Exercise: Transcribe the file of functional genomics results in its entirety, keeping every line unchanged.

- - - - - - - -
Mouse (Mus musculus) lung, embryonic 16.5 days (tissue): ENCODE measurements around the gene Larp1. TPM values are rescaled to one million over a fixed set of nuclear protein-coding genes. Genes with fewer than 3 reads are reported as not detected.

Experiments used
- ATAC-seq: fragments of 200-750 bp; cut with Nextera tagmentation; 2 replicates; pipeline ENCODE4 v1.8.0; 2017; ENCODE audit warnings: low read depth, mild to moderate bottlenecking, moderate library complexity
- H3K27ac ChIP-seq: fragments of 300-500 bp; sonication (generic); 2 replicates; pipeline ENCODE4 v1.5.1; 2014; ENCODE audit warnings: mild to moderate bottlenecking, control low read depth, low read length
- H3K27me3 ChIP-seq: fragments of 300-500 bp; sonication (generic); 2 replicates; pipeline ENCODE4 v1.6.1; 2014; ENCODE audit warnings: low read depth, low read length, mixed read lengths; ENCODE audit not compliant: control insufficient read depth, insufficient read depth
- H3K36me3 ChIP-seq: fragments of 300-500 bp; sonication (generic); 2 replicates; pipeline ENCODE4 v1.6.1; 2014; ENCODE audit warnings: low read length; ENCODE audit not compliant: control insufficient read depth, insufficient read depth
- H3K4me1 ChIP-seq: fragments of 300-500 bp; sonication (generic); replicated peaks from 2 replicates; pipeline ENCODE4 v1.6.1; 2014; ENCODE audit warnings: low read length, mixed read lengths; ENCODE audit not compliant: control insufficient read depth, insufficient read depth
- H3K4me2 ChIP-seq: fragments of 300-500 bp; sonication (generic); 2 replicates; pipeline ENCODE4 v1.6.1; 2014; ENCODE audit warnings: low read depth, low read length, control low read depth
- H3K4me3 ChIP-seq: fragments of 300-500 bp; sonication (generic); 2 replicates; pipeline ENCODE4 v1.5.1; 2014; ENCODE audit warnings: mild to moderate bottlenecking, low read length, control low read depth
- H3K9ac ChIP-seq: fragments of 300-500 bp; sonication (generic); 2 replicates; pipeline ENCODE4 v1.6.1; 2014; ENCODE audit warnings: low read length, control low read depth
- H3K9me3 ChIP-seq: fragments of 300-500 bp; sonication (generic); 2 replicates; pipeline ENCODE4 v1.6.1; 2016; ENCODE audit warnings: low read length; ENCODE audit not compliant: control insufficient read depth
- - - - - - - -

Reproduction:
Mouse (Mus musculus) lung, embryonic 16.5 days (tissue): ENCODE measurements around the gene Larp1. TPM values are rescaled to one million over a fixed set of nuclear protein-coding genes. Genes with fewer than 3 reads are reported as not detected.

Experiments used
- ATAC-seq: fragments of 200-750 bp; cut with Nextera tagmentation; 2 replicates; pipeline ENCODE4 v1.8.0; 2017; ENCODE audit warnings: low read depth, mild to moderate bottlenecking, moderate library complexity
- H3K27ac ChIP-seq: fragments of 300-500 bp; sonication (generic); 2 replicates; pipeline ENCODE4 v1.5.1; 2014; ENCODE audit warnings: mild to moderate bottlenecking, control low read depth, low read length
- H3K27me3 ChIP-seq: fragments of 300-500 bp; sonication (generic); 2 replicates; pipeline ENCODE4 v1.6.1; 2014; ENCODE audit warnings: low read depth, low read length, mixed read lengths; ENCODE audit not compliant: control insufficient read depth, insufficient read depth
- H3K36me3 ChIP-seq: fragments of 300-500 bp; sonication (generic); 2 replicates; pipeline ENCODE4 v1.6.1; 2014; ENCODE audit warnings: low read length; ENCODE audit not compliant: control insufficient read depth, insufficient read depth
- H3K4me1 ChIP-seq: fragments of 300-500 bp; sonication (generic); replicated peaks from 2 replicates; pipeline ENCODE4 v1.6.1; 2014; ENCODE audit warnings: low read length, mixed read lengths; ENCODE audit not compliant: control insufficient read depth, insufficient read depth
- H3K4me2 ChIP-seq: fragments of 300-500 bp; sonication (generic); 2 replicates; pipeline ENCODE4 v1.6.1; 2014; ENCODE audit warnings: low read depth, low read length, control low read depth
- H3K4me3 ChIP-seq: fragments of 300-500 bp; sonication (generic); 2 replicates; pipeline ENCODE4 v1.5.1; 2014; ENCODE audit warnings: mild to moderate bottlenecking, low read length, control low read depth
- H3K9ac ChIP-seq: fragments of 300-500 bp; sonication (generic); 2 replicates; pipeline ENCODE4 v1.6.1; 2014; ENCODE audit warnings: low read length, control low read depth
- H3K9me3 ChIP-seq: fragments of 300-500 bp; sonication (generic); 2 replicates; pipeline ENCODE4 v1.6.1; 2016; ENCODE audit warnings: low read length; ENCODE audit not compliant: control insufficient read depth